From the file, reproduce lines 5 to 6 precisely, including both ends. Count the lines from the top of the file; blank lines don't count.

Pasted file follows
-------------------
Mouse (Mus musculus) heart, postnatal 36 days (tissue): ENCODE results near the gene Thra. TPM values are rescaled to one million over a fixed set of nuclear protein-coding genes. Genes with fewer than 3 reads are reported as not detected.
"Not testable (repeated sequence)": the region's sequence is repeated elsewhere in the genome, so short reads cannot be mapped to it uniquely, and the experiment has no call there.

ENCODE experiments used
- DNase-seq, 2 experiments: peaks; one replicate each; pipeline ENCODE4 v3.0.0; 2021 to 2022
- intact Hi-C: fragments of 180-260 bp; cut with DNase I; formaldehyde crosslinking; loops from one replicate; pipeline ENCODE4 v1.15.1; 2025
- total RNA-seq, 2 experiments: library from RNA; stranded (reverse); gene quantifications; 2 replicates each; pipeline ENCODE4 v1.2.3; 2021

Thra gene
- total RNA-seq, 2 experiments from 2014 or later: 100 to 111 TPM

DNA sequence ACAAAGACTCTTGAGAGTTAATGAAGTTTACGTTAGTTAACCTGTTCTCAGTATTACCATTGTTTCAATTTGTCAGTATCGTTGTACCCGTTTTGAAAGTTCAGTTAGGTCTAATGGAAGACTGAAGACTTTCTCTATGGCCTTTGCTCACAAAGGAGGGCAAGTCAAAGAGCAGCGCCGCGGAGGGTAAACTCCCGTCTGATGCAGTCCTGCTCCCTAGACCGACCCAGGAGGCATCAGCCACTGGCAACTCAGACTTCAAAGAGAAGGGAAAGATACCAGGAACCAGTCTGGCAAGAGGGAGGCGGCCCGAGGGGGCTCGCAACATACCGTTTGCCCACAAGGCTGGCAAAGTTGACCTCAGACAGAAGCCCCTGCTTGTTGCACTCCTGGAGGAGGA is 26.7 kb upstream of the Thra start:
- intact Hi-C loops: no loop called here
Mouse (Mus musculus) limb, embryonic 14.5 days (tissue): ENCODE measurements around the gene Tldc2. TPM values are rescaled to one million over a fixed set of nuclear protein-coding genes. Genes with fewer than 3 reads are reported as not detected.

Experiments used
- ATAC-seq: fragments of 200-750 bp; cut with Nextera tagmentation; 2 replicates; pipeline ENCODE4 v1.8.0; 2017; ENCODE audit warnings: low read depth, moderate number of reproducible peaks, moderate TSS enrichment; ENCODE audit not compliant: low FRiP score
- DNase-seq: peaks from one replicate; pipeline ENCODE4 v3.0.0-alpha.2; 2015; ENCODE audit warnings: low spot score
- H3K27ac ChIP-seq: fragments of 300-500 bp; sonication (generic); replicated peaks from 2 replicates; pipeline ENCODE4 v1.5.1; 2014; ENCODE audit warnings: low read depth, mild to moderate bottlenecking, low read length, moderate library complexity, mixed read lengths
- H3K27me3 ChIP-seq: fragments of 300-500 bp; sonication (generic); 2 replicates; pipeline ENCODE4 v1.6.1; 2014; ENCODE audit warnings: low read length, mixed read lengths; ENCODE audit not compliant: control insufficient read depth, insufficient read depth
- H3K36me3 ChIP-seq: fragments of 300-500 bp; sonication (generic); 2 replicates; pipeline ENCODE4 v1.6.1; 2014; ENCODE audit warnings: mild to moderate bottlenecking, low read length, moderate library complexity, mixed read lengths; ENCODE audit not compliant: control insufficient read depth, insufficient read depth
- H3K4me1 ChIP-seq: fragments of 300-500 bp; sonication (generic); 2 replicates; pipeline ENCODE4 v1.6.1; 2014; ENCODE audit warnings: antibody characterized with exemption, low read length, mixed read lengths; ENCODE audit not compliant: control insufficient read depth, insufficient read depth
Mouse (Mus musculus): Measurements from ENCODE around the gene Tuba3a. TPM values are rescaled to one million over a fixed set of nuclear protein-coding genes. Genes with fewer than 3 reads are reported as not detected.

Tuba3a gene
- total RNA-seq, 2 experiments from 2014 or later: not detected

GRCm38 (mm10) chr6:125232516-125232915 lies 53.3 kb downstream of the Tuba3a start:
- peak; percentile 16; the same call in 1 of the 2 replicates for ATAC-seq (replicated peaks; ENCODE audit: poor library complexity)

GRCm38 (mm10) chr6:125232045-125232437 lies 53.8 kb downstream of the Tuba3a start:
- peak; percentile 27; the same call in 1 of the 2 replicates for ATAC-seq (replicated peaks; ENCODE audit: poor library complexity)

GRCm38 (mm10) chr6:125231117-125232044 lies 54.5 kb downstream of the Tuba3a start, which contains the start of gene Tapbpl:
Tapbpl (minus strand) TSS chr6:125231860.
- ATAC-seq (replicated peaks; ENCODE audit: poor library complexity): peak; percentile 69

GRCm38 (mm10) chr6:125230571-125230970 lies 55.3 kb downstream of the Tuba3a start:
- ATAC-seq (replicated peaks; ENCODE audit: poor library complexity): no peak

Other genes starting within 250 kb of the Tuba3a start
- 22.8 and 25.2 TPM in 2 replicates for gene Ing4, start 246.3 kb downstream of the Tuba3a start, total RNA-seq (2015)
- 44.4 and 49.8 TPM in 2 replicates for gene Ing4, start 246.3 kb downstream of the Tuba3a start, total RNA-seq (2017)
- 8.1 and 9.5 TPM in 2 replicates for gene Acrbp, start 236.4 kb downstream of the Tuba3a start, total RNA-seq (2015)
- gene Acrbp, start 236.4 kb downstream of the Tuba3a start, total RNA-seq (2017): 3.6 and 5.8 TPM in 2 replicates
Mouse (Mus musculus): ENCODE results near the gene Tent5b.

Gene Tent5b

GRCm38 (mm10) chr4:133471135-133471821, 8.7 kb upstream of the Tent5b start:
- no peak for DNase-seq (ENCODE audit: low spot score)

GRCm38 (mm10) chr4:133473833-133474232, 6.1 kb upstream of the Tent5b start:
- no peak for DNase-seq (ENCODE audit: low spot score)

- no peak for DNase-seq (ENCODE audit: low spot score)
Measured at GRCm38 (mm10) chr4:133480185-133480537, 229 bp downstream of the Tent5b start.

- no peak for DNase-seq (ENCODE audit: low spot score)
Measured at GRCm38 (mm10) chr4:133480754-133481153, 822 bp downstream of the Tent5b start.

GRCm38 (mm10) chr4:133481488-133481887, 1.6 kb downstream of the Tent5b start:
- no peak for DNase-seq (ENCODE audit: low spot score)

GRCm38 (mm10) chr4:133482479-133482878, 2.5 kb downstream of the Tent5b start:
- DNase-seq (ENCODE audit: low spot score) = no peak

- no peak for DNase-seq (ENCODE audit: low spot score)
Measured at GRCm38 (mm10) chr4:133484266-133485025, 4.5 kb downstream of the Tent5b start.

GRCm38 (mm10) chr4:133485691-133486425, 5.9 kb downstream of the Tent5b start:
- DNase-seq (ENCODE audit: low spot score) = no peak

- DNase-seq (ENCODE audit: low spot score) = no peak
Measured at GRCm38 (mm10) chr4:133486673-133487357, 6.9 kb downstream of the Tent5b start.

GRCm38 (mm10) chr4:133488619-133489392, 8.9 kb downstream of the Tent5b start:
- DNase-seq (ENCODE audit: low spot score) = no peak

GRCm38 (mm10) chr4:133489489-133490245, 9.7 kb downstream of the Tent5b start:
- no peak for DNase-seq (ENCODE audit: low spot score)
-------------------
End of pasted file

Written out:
- intact Hi-C: fragments of 180-260 bp; cut with DNase I; formaldehyde crosslinking; loops from one replicate; pipeline ENCODE4 v1.15.1; 2025
- total RNA-seq, 2 experiments: library from RNA; stranded (reverse); gene quantifications; 2 replicates each; pipeline ENCODE4 v1.2.3; 2021